(Bloomberg) — Gold jumped to a seven-week high after a report showed the U.S. economy added fewer jobs than forecast, easing concerns that the Federal Reserve will soon pare back stimulus. Nickel and aluminum led gains in most base metals.
Data on Friday showed the U.S. nonfarm payrolls increased 235,000 in August, the smallest gain in seven months and well below economists’ forecasts. The dollar fell after the report, boosting demand the appeal of metals for investors holding other currencies.
Bullion has struggled this year amid a global economic rebound from the pandemic, which has raised the prospect of central banks reining in massive monetary stimulus. Friday’s U.S. jobs print will ease those concerns, and may reflect growing fears about the rapidly spreading delta variant of Covid-19.
The jobs report “will be perceived by commodity traders as preventing the Fed from taking aggressive action to reduce monetary accommodation, even as labor costs risk driving aggregate prices higher,” Bart Melek, head of commodity strategy at TD Securities, said in a note.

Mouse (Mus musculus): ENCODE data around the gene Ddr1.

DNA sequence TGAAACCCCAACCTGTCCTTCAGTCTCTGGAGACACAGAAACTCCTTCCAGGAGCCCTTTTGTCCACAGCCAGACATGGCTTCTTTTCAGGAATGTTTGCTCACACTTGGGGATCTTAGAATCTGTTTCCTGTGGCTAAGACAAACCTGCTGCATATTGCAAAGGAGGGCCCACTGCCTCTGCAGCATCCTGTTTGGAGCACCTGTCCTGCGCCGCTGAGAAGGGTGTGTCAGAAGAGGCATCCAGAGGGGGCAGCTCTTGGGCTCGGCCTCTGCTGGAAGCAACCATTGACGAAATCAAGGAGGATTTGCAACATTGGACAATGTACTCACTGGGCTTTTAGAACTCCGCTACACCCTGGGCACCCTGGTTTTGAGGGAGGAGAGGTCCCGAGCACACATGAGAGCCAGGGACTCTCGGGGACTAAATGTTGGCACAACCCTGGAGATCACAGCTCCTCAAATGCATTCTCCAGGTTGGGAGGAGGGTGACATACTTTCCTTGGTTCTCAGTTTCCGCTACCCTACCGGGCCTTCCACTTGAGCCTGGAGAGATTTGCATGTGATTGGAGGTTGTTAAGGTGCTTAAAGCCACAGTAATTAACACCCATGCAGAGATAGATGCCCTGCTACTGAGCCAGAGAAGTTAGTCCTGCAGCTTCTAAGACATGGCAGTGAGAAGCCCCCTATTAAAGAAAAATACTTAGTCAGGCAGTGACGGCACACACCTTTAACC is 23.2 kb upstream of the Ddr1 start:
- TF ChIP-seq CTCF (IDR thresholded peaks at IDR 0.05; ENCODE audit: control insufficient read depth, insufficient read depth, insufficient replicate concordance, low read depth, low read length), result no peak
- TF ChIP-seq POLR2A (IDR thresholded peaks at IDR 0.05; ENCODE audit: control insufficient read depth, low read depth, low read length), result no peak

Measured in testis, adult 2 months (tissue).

The focus will now turn to economic data released ahead of the Fed’s meeting later this month. Any more indications that the U.S. recovery is stuttering may give the central bank cause to delay tapering its asset purchases. Chair Jerome Powell said last week a reduction in monthly bond purchases could begin this year, with the labor market making “clear progress.”
Spot gold rose 1.2% to $1,830.56 an ounce by 2:27 p.m. in New York, after touching $1,834.04, the highest since July 15. Bullion futures for December delivery climbed 1.2% to settle at 1,833.70 on the Comex. Spot silver jumped 3.6%, while platinum and palladium also gained.
In base metals, aluminum added 1.2% to settle $2,727 a metric ton on the London Metal Exchange, posting a second straight weekly gain. The metal climbed to a 10-year high this week as Chinese supply was constrained by an electricity savings drive. Copper rose 0.6% and nickel advanced 1.7% on Friday for its biggest weekly gain since June. Tin and lead dropped.
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